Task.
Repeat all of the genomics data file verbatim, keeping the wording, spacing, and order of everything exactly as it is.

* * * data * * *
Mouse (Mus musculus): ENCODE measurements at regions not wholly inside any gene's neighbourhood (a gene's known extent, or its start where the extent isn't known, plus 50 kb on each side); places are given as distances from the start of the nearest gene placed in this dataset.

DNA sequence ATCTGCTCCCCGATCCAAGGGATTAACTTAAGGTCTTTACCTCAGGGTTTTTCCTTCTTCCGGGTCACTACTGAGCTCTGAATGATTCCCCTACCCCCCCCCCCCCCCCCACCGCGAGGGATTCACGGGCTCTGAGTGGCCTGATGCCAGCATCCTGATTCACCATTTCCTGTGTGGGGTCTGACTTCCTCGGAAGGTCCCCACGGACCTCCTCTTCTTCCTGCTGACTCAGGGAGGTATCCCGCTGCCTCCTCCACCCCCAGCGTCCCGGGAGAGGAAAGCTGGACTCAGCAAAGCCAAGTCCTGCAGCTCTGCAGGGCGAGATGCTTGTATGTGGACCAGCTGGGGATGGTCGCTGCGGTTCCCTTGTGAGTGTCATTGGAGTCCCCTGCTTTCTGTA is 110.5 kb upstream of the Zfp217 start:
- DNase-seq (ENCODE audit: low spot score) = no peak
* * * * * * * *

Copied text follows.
Mouse (Mus musculus): ENCODE measurements at regions not wholly inside any gene's neighbourhood (a gene's known extent, or its start where the extent isn't known, plus 50 kb on each side); places are given as distances from the start of the nearest gene placed in this dataset.

DNA sequence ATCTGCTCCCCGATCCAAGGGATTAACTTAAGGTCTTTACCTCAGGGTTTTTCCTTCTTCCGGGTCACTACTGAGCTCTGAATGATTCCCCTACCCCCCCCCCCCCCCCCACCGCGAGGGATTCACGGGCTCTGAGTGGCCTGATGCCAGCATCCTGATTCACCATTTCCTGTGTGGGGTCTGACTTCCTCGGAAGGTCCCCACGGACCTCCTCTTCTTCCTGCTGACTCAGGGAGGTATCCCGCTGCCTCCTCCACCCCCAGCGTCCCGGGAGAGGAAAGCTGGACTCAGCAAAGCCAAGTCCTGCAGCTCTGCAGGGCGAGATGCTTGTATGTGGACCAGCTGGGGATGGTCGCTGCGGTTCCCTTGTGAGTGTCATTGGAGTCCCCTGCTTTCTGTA is 110.5 kb upstream of the Zfp217 start:
- DNase-seq (ENCODE audit: low spot score) = no peak